One boat that was not at the start was Opus Dei. No, they weren't fashionably late, but rather, the boat was on the hard (and I don't mean aground again!). Chris was stripping the bottom and refinishing it - unfortunately, the weather has not been cooperative over the past few weeks for bottom work. But there was a surrogate boat in the wings that the Opus Dei crew was ready to compete with. A D&M 22, which I was told had a PHRF of 355 by Scott Cline. Ah, here beginnith the handicap negotiations, a common ritual performed among racers and race committees that dates back to the precise moment the very 2nd sailing craft in the history of human kind was launched. One person gloated their boat was faster, and the other said, "whoa, dude. That's a bigger palm frond you have there. You gotta give me some extra time for that." And in this ritual, EVERYTHING imaginable is taken into consideration (mostly amongst the racers, not the committees) in coming up with this crucial number that, in the end, no matter what it is, will be under debate well beyond the lifetime of the boat and the fiberglass it was built with - either with the captain of the boat (and their heirs) or the rest of the fleet complaining about it. Anyway, the final number rating of 258 (I can hear the cries of dissent as I type this) was all a moot point anyway. It turned out that while inspecting the rigging on the boat during the pre race preparations, rot on the bulkhead was discovered and a chainplate was not far from pulling through the deck. So sadly, we would not see how accurate that 258 rating would be today, and worse, there would be one less boat in the race.
But Scott and Chris were searching to crew for someone. They made a kind offer to me but I was prepared to sail solo on this one and mentioned that Andre might want some crew. Man, I got to stop being that nice to the competition. Turns out the anxious crew was unable to locate Andre and ended up getting scooped up by Tim, who was also planning on sailing solo. Curses! I didn't see that coming!
Well despite that, it was Shawn in True Blue who had the best start and was doing a great job of soloing en route to the G.C. Nun. (something just feels SO right about sailing that direction). Absent from today's contest was Christopher on Banana Split - we were sorry to see him missing as he has been doing a great job so far this series, especially with some impressive spinnaker handling. But the yellow boat was out on the race course, being sub-skippered by David Freye, whom we haven't seen out racing in some time. Early on there were reports of some kind of encounter between Split and Beatnik but I was too busy with my buoy wrangling to take any notice. By the way, Andreas Montgomery in his Pearson 30 saw how much fun I had with it, he decided to try it out for himself. Between the two of us, we gave the crew on Sassafras quite an obstruction to have to maneuver around at the start. But the girls on Sass were doing a good job, and were quietly sneaking up on me once we were all actually sailing the course.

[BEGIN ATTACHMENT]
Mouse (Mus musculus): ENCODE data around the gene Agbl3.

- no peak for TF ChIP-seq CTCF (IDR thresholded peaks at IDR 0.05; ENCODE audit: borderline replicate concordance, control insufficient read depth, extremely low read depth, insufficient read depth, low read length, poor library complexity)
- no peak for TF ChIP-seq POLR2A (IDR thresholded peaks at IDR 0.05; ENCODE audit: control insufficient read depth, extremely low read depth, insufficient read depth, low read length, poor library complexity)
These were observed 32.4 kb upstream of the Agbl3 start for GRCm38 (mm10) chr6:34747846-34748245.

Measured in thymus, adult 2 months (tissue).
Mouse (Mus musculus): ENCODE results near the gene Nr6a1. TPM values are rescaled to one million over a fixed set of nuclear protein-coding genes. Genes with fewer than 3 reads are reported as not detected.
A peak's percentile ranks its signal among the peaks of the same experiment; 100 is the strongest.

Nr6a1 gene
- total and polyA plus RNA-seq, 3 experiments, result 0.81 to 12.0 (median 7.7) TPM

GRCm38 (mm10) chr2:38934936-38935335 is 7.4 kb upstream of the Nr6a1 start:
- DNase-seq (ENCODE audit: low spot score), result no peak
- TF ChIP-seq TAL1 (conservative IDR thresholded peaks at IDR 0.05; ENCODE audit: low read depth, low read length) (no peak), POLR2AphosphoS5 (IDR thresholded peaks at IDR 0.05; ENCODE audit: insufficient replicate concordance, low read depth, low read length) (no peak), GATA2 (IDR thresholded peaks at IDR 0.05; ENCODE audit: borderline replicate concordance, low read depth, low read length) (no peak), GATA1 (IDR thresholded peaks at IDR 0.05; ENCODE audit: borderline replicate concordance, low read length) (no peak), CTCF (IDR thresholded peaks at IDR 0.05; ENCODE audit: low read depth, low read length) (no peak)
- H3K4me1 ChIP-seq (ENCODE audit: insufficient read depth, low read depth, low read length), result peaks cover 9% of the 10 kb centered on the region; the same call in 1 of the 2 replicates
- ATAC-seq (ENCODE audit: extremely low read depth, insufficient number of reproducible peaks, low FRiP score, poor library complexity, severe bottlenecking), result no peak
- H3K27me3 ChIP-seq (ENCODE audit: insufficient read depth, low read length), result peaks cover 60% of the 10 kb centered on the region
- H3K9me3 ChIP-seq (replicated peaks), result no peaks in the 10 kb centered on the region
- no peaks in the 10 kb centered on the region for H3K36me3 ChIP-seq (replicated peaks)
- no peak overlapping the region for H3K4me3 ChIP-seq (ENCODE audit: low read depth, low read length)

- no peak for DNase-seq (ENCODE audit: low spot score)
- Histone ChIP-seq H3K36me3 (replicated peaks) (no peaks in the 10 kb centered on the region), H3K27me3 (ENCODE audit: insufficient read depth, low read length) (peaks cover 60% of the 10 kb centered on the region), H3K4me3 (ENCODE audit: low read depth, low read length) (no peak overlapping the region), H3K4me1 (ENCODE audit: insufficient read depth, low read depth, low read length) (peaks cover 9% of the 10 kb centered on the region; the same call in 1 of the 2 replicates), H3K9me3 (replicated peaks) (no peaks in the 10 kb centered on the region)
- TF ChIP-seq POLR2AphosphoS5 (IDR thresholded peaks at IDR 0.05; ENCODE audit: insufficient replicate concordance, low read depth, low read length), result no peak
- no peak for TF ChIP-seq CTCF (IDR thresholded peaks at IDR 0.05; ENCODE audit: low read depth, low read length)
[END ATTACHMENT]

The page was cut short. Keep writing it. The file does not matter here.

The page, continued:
It took several minutes but the wind finally started to appear and soon we were off to fight the REAL currents out on the river, not these piddling secondary channel currents. Maniac took over the lead position from True Blue, but Shawn was still sailing strong as they rounded the G.C nun. It would be a downwind leg to the upstream buoys but those of us who were soloing today opted not to fly the spinnakers. It was tempting, but the wind was actually building a little and by design of the course, it appeared that there might be several jibes upcoming. There were 3 great spinnaker sets on Maniac, Beatnik, and Carol Lynn. Now that I got a closer look at it (impossible the last race for me), that is a really nice looking chute that Beatnik is using - and fast, too! Wait, did I just hear someone in the fleet protest their handicap?
It was actually a fun downwind leg and it was interesting to see the different paths that each boat took, trying to balance staying out of the worst of the current and staying in the best of the wind. Carol Lynn, who had gotten stuck in the doldrums exiting the secondary channel really took off during their run, passing Hasta La Vista effortlessly and were soon working their way towards third position in the fleet. Andre chose to hug the eastern shoreline for part of the downwind leg, staying out of the current but also started losing some wind. So, he worked his way towards the other side of the race course and while battling it out with the two San Juans he mentioned something about "putting on the afterburners" and he wasn't kidding. We have no idea what he did (and I don't think he knew either) but Dutchess gained some serious separation as we headed to the two upstream buoys.